The Pottawatomie Massacre occurred during the night of May 24 and the morning of May 25, 1856. In reaction to the sacking of Lawrence, Kansas by pro-slavery forces, John Brown and a band of abolitionist settlers (some of them members of the Pottawatomie Rifles) killed five pro-slavery settlers north of Pottawatomie Creek in Franklin County, Kansas. This was one of the many bloody episodes in Kansas preceding the American Civil War, which came to be known collectively as Bleeding Kansas.
Brown was quoted as justifying the killings in accordance to "God’s will," and his intention was to "strike terror in the hearts of the proslavery people." These murders accomplished terror but also led to further violence and unrest in the United States.
John Brown was particularly affected by the sacking of Lawrence, in which a sheriff-led posse destroyed newspaper offices, a hotel, and killed two men, as well as by the brutal beating of anti-slavery Senator Charles Sumner by Preston Brooks in the Senate Chamber, while the Senate chamber was empty. Sumner had given a speech the same day to the U.S. Senate. As he was applying postage to copies to be mailed to his constituents, in retaliation Brooks (a member of the United States House of Representatives), came into the Senate chamber, walked up to the seated Sumner, and with the metal butt of his walking stick, caned him nearly to death.)
The violence was accompanied by celebrations in the pro-slavery press, with writers such as B. F. Stringfellow of the Squatter Sovereign proclaiming that proslavery forces "are determined to repel this Northern invasion and make Kansas a Slave State; though our rivers should be covered with the blood of their victims and the carcasses of the Abolitionists should be so numerous in the territory as to breed disease and sickness, we will not be deterred from our purpose..." Brown was outraged by both the violence of proslavery forces, and also by what he saw as a weak and cowardly response by the antislavery partisans and the Free State settlers, who he described as cowards.
The Pottawatomie Rifles was a group of abolitionist Kansas settlers of Franklin and Anderson counties, both of which are situated along the Pottawatomie Creek. The band was formed in the fall of 1855 as an armed militia to counter growing proslavery presence (an influx of men known as Border Ruffians) in the area.
Led by John Brown's son, John Brown, Jr., men from the Pottawatomie Rifles took part in much of the violence known as Bleeding Kansas. Although John Brown frequently accompanied his son, he was not officially a member of the group.
The Pottawatomie Rifles and other anti-slavery groups set out on the morning of May 22, 1856, when they heard of the sack of Lawrence and the arrest of Deitzler, Brown, and Jenkins. However, they continued their march toward Lawrence, not knowing whether their assistance might still be needed, and encamped that night near the Ottawa Creek. They remained in the vicinity until the afternoon of May 23, at which time they decided to return home.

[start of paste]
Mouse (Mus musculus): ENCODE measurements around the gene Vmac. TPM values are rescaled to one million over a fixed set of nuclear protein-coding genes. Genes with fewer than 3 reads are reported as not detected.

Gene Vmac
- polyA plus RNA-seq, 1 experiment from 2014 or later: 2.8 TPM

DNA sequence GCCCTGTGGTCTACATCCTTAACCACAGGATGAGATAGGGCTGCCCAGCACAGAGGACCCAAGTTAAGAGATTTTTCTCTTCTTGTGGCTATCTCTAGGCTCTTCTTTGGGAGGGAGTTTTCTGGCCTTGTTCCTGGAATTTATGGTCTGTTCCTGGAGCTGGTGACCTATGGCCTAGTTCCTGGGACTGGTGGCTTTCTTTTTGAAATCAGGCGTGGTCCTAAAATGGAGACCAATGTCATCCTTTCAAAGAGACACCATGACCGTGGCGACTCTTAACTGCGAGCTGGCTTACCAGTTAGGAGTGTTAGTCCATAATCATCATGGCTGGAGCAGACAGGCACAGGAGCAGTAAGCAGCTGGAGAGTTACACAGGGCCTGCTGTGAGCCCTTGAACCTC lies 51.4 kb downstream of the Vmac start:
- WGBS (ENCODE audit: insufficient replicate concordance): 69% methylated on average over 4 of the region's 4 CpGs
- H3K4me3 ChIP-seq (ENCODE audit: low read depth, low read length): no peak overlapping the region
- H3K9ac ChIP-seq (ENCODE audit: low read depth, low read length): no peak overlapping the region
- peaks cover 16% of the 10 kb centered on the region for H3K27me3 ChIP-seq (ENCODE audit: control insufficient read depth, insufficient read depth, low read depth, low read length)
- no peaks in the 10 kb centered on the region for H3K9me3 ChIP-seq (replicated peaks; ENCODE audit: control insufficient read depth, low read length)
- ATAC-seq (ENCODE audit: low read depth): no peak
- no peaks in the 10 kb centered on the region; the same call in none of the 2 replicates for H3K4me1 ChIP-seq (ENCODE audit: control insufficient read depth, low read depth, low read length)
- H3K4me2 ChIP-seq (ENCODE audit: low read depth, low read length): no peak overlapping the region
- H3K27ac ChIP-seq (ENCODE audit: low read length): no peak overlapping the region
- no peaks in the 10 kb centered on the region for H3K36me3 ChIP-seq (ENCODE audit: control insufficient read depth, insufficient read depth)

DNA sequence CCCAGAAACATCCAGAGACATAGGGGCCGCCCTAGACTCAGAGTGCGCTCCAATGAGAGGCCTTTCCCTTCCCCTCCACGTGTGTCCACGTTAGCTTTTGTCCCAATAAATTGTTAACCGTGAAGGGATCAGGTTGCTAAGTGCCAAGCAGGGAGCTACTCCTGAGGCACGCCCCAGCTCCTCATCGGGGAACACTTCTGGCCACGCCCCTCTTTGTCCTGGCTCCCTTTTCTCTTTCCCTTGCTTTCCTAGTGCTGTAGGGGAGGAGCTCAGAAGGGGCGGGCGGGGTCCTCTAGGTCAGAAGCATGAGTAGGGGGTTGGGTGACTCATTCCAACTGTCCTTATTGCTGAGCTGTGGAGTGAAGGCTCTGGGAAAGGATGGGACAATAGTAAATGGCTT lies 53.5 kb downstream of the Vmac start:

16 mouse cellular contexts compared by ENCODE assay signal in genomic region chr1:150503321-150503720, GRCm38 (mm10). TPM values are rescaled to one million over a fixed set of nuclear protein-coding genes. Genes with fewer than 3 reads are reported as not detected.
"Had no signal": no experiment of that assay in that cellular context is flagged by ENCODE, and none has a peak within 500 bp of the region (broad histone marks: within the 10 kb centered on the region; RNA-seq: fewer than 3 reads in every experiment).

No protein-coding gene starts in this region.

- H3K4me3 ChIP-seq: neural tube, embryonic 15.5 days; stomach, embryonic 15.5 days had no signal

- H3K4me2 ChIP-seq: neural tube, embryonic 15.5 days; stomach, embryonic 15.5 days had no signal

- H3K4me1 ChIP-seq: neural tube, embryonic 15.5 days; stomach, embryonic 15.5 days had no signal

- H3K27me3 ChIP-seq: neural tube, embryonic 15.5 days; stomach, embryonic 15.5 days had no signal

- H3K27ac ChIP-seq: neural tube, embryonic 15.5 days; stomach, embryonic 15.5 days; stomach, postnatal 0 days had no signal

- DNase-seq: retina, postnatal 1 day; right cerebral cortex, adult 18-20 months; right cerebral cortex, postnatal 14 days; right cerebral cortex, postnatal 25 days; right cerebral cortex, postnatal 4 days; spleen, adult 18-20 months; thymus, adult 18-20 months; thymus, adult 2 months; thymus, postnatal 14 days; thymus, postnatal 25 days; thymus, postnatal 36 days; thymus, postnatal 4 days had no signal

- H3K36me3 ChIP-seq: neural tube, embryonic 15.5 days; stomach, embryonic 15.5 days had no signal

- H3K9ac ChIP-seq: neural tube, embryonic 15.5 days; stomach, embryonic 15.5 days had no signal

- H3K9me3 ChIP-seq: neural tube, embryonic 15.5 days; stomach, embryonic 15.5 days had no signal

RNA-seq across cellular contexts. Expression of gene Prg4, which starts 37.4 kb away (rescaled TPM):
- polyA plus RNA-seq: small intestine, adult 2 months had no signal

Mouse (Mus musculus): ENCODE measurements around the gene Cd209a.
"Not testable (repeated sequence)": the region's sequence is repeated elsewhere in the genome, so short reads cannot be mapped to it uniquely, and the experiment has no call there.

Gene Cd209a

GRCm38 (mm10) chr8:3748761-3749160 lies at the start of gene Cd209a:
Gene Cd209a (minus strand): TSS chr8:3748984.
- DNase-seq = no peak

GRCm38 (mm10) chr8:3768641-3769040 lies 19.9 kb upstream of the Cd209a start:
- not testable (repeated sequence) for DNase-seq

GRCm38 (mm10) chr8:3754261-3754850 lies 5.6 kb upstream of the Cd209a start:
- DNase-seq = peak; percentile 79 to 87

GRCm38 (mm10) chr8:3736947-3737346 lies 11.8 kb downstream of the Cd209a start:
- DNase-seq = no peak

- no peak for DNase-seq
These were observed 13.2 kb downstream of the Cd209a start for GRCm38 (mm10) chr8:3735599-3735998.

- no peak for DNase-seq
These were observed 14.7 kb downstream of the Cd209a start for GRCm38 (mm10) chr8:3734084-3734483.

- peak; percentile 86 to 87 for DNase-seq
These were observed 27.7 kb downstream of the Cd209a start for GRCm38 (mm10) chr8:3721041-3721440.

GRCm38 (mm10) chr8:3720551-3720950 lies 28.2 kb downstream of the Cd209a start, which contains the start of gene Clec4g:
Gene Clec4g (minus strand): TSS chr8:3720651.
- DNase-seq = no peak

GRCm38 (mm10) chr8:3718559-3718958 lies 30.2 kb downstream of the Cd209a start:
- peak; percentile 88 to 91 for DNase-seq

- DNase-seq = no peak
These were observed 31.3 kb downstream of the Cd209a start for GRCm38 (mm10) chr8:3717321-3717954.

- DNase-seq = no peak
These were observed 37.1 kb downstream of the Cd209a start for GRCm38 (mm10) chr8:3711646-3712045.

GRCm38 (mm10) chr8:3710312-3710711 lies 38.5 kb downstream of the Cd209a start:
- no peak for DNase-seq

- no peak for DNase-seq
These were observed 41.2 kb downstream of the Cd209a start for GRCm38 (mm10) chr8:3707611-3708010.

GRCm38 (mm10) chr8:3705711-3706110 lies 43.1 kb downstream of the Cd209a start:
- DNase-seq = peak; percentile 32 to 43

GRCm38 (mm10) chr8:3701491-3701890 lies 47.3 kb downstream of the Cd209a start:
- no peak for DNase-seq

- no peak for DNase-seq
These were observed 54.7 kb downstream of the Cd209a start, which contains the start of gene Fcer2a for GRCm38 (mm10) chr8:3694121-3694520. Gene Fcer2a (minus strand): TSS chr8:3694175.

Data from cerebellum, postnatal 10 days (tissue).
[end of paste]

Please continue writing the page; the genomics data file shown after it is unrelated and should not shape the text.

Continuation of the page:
On May 23, John Brown, Sr. selected a party to go with him on a private expedition. Captain John Brown, Jr., objected to their leaving his company, but seeing that his father was unmovable, silently acquiesced, telling him to "do nothing rash." The company consisted of John Brown, four of his other sons — Frederick, Owen, Watson, and Oliver — Henry Thompson (his son-in-law), Thomas Winer, and James Townsley, whom John had induced to carry the party in his wagon to their proposed field of operations.
They encamped that night between two deep ravines on the edge of the timber, some distance to the right of the main traveled road. There they remained unobserved until the following evening of May 24. Some time after dark, the party left their place of hiding and proceeded on their "secret expedition." Late in the evening, they called at the house of James P. Doyle and ordered him and his two adult sons, William and Drury, to go with them as prisoners. (Doyle's 16-year-old son, John, who was not a member of the pro-slavery Law and Order Party, was left with his mother.) The three men followed their captors out into the darkness, where Owen Brown and Salmon Brown killed them with broadswords. John Brown, Sr., did not participate in the stabbing but fired a shot into the head of the fallen James Doyle to ensure death. 
Brown and his band then went to the house of Allen Wilkinson and ordered him out. He was slashed and stabbed to death by Henry Thompson and Theodore Winer, possibly with help from Brown's sons.  From there, they crossed the Pottawatomie, and some time after midnight, forced their way into the cabin of James Harris at sword-point. Harris had three house guests: John S. Wightman, Jerome Glanville, and William Sherman, the brother of Henry Sherman ("Dutch Henry"), a militant pro-slavery activist. Glanville and Harris were taken outside for interrogation and asked whether they had threatened Free State settlers, aided border ruffians from Missouri, or participated in the sack of Lawrence. Satisfied with their answers, Brown's men allowed Glanville and Harris return to the cabin. William Sherman was led to the edge of the creek and hacked to death with the swords by Brown's sons, Winer, and Thompson.
Having learned at Harris's cabin that "Dutch Henry," their main target in the expedition, was away from home on the prairie, they ended the expedition and returned to the ravine where they had previously encamped.
All links retrieved May 27, 2015.
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